Dear New Age Community: ‘Attachment’ is Not a Dirty Word.

In an attempt to protect and defend ourselves from the pain of not having had our attachment needs met in childhood, we may naturally gravitate towards principles like “non-attachment”, but then mistakenly use them against ourselves.

We may misunderstand “non-attachment” to mean that we should not open our hearts to others (because this would mean that we are “attaching” to them), that we shouldn’t expect much from others (since then we are “attaching” to the fact that they should actually show up and be there for us), or that maintaining a high level of emotional distance from others is something to be celebrated (because look at how enlightened and “unattached” we are!).

When we continue to show up in this way, we are ironically bringing more of what we don’t want into our lives by recreating what we had early on in life (aka insecure attachment). Instead of exploring our relationship with human closeness, we remain on the run from ourselves and where we came from. On the surface, this is usually cloaked as a goal to “not attach to anyone/anything because nothing is permanent” (when the real narrative is closer to “I’m not attaching to anyone ever again because I was abused/neglected/shamed/criticized and it hurt……so I won’t risk it again!”).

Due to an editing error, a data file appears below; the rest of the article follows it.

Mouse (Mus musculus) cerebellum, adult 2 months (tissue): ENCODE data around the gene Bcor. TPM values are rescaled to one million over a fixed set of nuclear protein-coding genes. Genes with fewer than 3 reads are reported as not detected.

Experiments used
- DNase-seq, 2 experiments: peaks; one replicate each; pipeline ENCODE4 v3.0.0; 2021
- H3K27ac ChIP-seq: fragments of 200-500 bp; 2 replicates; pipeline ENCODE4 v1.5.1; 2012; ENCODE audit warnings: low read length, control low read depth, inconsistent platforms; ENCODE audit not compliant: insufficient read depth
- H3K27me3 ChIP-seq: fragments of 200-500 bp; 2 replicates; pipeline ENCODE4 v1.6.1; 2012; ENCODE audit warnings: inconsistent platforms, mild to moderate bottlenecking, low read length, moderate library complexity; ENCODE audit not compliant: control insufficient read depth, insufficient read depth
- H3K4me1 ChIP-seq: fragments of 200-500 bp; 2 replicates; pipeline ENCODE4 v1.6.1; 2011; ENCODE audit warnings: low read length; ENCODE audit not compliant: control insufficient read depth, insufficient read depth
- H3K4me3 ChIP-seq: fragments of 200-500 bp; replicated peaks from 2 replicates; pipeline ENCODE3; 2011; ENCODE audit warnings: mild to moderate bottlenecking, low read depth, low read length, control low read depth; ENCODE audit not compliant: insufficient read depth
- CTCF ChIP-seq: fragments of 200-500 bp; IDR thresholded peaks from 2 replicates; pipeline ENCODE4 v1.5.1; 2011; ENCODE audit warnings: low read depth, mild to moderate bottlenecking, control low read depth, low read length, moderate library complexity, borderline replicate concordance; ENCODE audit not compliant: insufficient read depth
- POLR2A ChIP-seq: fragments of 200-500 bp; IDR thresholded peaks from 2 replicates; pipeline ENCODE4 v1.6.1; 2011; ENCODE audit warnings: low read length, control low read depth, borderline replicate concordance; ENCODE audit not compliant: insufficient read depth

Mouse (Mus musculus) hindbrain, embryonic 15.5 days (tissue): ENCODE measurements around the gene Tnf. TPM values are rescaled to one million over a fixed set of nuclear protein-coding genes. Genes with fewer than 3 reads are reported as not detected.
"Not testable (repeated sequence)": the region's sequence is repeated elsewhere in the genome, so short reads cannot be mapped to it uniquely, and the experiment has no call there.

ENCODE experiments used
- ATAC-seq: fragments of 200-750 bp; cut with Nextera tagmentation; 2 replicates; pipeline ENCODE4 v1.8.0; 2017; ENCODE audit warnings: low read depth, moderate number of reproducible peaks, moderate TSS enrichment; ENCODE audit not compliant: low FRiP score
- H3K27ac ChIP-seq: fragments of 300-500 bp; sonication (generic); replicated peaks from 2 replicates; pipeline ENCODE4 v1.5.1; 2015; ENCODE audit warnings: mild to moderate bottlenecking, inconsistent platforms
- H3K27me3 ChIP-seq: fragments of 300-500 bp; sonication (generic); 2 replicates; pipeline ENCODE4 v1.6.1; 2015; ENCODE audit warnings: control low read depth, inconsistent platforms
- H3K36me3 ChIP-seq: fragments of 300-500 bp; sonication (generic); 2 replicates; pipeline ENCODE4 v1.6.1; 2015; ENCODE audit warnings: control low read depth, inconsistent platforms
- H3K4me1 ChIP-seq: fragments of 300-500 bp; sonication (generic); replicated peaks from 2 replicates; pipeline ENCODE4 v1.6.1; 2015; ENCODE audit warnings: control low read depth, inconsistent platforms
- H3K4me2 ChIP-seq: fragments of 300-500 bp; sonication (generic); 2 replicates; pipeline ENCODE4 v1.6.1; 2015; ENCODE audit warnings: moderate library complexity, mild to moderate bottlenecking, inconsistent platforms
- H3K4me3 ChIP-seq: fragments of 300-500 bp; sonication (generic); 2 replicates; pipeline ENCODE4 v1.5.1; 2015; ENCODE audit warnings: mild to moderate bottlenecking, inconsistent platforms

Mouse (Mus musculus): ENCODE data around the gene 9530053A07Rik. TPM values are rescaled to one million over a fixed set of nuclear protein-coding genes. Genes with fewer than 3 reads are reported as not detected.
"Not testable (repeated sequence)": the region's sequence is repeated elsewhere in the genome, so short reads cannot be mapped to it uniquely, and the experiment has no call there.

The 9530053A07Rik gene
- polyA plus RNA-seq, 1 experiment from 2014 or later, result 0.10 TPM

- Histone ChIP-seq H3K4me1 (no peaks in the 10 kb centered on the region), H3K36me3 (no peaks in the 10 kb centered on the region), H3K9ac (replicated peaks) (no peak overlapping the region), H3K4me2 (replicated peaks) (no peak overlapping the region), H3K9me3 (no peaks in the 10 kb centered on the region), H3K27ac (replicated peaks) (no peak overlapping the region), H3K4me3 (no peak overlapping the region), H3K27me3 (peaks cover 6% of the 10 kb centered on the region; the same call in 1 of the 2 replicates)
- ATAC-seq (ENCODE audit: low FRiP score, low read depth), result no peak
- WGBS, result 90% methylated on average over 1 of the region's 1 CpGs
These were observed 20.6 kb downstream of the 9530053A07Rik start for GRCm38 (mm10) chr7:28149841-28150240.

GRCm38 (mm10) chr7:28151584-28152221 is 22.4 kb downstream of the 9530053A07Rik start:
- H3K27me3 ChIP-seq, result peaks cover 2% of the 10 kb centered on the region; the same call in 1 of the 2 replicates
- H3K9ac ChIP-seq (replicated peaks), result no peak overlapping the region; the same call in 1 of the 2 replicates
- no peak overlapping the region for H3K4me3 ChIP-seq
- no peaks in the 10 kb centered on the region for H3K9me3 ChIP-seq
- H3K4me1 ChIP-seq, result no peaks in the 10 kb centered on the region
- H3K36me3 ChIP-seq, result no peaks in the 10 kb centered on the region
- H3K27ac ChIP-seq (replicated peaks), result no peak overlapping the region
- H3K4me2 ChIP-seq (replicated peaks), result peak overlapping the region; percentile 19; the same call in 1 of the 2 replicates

Also, when “not attaching” to others is celebrated as the metric for personal growth in our lives, it is almost inevitable that we will use our biological desire for attachment to shame and beat ourselves up. The most heart-breaking aspect of this is that we will likely remain in secrecy with our shame, rather than reach out (because then we’d be “attaching” to the expectation that we can depend on others, which we may have learned was dangerous). Where does this leave us? Alone with our pain, rather than in healthy connection with others.

Instead of working towards “non-attachment” with others, perhaps a more human goal would be to learn how to better show up in relationship in a way that honours both ourselves and others. Actively going inwards and doing the work, versus retreating inwards in an attempt to hide from who we fear ourselves to be.